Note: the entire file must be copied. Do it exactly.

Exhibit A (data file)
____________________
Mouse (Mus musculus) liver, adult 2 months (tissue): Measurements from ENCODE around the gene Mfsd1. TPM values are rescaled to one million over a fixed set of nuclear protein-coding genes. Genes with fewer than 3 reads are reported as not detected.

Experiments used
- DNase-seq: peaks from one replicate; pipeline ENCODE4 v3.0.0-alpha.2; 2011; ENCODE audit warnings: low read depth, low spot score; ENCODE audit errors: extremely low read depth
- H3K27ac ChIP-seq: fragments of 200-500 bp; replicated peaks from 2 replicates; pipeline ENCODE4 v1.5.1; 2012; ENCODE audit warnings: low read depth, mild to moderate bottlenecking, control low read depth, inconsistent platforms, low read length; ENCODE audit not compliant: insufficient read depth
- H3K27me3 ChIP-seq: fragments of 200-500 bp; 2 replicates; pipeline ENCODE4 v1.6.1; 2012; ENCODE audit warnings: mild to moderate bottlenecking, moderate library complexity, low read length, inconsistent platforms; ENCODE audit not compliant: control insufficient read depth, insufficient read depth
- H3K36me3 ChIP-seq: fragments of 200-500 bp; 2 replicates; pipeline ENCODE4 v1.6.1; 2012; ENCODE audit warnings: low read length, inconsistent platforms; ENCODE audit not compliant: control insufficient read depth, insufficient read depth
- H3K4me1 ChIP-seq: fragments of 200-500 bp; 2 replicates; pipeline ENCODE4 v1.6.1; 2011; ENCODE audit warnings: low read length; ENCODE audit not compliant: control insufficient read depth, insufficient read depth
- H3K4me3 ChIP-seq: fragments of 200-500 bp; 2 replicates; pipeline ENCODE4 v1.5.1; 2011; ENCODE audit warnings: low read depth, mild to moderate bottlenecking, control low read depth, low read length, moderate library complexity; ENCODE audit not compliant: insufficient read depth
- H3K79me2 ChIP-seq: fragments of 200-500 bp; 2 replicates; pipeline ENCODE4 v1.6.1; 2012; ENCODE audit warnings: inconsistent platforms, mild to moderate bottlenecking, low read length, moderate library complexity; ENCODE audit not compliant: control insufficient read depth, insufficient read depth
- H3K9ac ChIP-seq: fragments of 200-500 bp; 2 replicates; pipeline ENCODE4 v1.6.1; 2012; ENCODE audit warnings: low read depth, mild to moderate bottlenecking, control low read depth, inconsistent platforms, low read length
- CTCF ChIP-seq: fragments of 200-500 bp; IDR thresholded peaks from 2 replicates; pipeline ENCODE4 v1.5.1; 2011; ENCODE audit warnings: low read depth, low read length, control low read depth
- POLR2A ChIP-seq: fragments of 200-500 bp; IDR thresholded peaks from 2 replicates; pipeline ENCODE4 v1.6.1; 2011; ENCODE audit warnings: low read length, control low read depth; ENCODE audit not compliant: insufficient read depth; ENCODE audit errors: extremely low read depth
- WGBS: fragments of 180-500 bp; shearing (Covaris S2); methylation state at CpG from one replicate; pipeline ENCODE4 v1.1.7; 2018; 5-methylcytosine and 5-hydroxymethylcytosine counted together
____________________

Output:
Mouse (Mus musculus) liver, adult 2 months (tissue): Measurements from ENCODE around the gene Mfsd1. TPM values are rescaled to one million over a fixed set of nuclear protein-coding genes. Genes with fewer than 3 reads are reported as not detected.

Experiments used
- DNase-seq: peaks from one replicate; pipeline ENCODE4 v3.0.0-alpha.2; 2011; ENCODE audit warnings: low read depth, low spot score; ENCODE audit errors: extremely low read depth
- H3K27ac ChIP-seq: fragments of 200-500 bp; replicated peaks from 2 replicates; pipeline ENCODE4 v1.5.1; 2012; ENCODE audit warnings: low read depth, mild to moderate bottlenecking, control low read depth, inconsistent platforms, low read length; ENCODE audit not compliant: insufficient read depth
- H3K27me3 ChIP-seq: fragments of 200-500 bp; 2 replicates; pipeline ENCODE4 v1.6.1; 2012; ENCODE audit warnings: mild to moderate bottlenecking, moderate library complexity, low read length, inconsistent platforms; ENCODE audit not compliant: control insufficient read depth, insufficient read depth
- H3K36me3 ChIP-seq: fragments of 200-500 bp; 2 replicates; pipeline ENCODE4 v1.6.1; 2012; ENCODE audit warnings: low read length, inconsistent platforms; ENCODE audit not compliant: control insufficient read depth, insufficient read depth
- H3K4me1 ChIP-seq: fragments of 200-500 bp; 2 replicates; pipeline ENCODE4 v1.6.1; 2011; ENCODE audit warnings: low read length; ENCODE audit not compliant: control insufficient read depth, insufficient read depth
- H3K4me3 ChIP-seq: fragments of 200-500 bp; 2 replicates; pipeline ENCODE4 v1.5.1; 2011; ENCODE audit warnings: low read depth, mild to moderate bottlenecking, control low read depth, low read length, moderate library complexity; ENCODE audit not compliant: insufficient read depth
- H3K79me2 ChIP-seq: fragments of 200-500 bp; 2 replicates; pipeline ENCODE4 v1.6.1; 2012; ENCODE audit warnings: inconsistent platforms, mild to moderate bottlenecking, low read length, moderate library complexity; ENCODE audit not compliant: control insufficient read depth, insufficient read depth
- H3K9ac ChIP-seq: fragments of 200-500 bp; 2 replicates; pipeline ENCODE4 v1.6.1; 2012; ENCODE audit warnings: low read depth, mild to moderate bottlenecking, control low read depth, inconsistent platforms, low read length
- CTCF ChIP-seq: fragments of 200-500 bp; IDR thresholded peaks from 2 replicates; pipeline ENCODE4 v1.5.1; 2011; ENCODE audit warnings: low read depth, low read length, control low read depth
- POLR2A ChIP-seq: fragments of 200-500 bp; IDR thresholded peaks from 2 replicates; pipeline ENCODE4 v1.6.1; 2011; ENCODE audit warnings: low read length, control low read depth; ENCODE audit not compliant: insufficient read depth; ENCODE audit errors: extremely low read depth
- WGBS: fragments of 180-500 bp; shearing (Covaris S2); methylation state at CpG from one replicate; pipeline ENCODE4 v1.1.7; 2018; 5-methylcytosine and 5-hydroxymethylcytosine counted together